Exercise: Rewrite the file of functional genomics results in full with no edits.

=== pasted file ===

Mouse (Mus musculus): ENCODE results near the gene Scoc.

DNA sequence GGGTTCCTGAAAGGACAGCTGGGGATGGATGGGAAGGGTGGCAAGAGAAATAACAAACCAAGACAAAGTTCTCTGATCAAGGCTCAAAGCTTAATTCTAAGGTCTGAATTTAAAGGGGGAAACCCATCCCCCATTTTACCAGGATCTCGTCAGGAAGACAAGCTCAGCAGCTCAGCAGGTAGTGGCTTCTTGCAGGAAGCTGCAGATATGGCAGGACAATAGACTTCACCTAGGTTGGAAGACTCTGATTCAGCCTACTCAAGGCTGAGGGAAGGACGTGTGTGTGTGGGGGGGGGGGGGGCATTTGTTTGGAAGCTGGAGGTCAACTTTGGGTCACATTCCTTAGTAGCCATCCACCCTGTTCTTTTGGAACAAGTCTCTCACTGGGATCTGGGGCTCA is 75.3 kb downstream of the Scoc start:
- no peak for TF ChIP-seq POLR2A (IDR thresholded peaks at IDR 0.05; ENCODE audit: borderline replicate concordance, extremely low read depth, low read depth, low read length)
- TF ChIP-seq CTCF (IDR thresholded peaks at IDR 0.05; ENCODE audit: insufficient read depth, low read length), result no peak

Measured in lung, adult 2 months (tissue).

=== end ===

Mouse (Mus musculus): ENCODE results near the gene Scoc.

DNA sequence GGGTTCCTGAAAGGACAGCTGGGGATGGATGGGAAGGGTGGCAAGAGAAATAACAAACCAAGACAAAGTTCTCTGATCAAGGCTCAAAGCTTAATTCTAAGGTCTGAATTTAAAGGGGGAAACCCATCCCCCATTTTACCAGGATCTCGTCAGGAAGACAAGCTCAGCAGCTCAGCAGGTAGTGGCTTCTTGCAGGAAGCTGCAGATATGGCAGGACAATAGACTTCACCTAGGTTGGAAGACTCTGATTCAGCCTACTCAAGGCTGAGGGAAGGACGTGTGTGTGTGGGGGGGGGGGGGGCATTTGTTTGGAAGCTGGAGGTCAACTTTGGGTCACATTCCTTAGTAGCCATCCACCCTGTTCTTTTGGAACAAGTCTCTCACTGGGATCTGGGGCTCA is 75.3 kb downstream of the Scoc start:
- no peak for TF ChIP-seq POLR2A (IDR thresholded peaks at IDR 0.05; ENCODE audit: borderline replicate concordance, extremely low read depth, low read depth, low read length)
- TF ChIP-seq CTCF (IDR thresholded peaks at IDR 0.05; ENCODE audit: insufficient read depth, low read length), result no peak

Measured in lung, adult 2 months (tissue).